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The sound of a delicious bargain

October 28, 2011|By Rebecca Bryant
  • The most popular items on the menu at Pupuseria del Valle, a Salvadoran restaurant in Burbank on Wednesday, October 26, 2011 including a homemade chicken tamale, revuelta papusas with mixed-pork, beans and cheese, handmade fried checken turnovers, and plantains. Their specialty is papusas. (Tim Berger/Staff Photographer)
The most popular items on the menu at Pupuseria del Valle,…

It’s comforting as you’re waiting for the pupusas you just ordered at a neighborhood Salvadoran joint to hear the slap, slap, slap of hands smacking masa into fat, tortilla-shaped discs. Your mouth starts watering, knowing the corn dough is being patted around the savory filling, and about to be tossed onto a sizzling griddle.

At Pupuseria del Valle, customers stream in on Tuesdays and Fridays for the $1 pupusas. Though, really, at less than two bucks on a regular day, the price is still right. A traditional Salvadoran food cooked for centuries, the pupusa (poo-POO-sah) can be filled with cheese, refried beans, a mixture of refried beans and pork, and much more. These three varieties are offered for the $1 deal.

Pupuseria del Valle’s versions are just as they’re supposed to be: masa crisp on the outside, soft on the inside with flavor bursting from the fillings. The above-mentioned three are all satisfying, and it feels like I’m ripping off the owner when I pay him the low price. The cheese is stretchy and tangy. The revuelto, with refried beans, cheese and pork, is a favorite. The queso con calabacitas mixes perfectly gooey cheese with the clean, earthy taste of Italian squash. Queso con loroco infuses the cheese filling with the fantastic edible Salvadoran flower loroco. Minced, it looks closest to green bell pepper, but gives a sharper, more interesting flavor.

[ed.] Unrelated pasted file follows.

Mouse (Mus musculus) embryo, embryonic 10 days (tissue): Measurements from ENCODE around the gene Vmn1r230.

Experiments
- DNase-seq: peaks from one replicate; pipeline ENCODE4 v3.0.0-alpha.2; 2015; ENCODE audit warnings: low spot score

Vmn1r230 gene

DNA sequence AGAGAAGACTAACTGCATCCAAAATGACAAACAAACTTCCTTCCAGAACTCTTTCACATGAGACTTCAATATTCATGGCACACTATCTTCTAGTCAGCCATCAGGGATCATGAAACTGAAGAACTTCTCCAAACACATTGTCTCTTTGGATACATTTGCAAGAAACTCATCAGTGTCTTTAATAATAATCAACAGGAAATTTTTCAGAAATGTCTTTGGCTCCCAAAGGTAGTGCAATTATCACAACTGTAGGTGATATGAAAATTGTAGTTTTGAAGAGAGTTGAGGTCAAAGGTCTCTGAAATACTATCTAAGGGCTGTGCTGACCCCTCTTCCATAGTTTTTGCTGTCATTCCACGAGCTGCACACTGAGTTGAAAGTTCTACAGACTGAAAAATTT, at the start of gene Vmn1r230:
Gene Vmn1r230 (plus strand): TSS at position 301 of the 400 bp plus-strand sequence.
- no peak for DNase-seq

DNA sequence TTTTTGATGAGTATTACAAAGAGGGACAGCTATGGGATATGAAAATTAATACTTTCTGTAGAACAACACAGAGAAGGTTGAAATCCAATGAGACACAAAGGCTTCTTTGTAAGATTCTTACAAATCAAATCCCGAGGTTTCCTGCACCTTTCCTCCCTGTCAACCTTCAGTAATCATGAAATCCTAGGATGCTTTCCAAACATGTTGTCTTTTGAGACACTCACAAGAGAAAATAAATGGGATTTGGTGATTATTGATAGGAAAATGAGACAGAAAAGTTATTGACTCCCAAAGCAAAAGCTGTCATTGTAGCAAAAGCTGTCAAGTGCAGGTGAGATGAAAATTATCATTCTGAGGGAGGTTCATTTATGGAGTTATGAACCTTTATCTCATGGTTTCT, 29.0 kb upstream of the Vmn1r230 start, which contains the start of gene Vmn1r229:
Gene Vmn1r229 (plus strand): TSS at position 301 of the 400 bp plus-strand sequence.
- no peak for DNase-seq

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Pupuseria del Valley’s curtido, the traditional accompaniment of a vinegary slaw of cabbage, onion and carrot, is tart, sweet and crisp. The red sauce offers a savory touch of heat.

Chicken soup is a rich, delicious homemade broth, with slices of carrot and potato and other vegetables floating near the bottom. If you’re looking for chunks of chicken, you won’t find any. It’s broth and the vegetables, a light and comforting lunch, especially paired with a pupusa.

Pastelitos de pollo — handmade fried turnovers on the appetizer menu — are stuffed with shredded chicken, beautifully browned, crisp and addictive.

The yuca frita con chicharrones, deep fried yucca with fried pork skin, was a mixed experience. The chunks of pork (which appeared to be meat, not the skin) were so dry and brittle they reminded me of freeze-dried food used by backpackers or astronauts. But the fat fingers of yucca (think steak fries on steroids) were tasty, dipped in red sauce or smothered with curtido.

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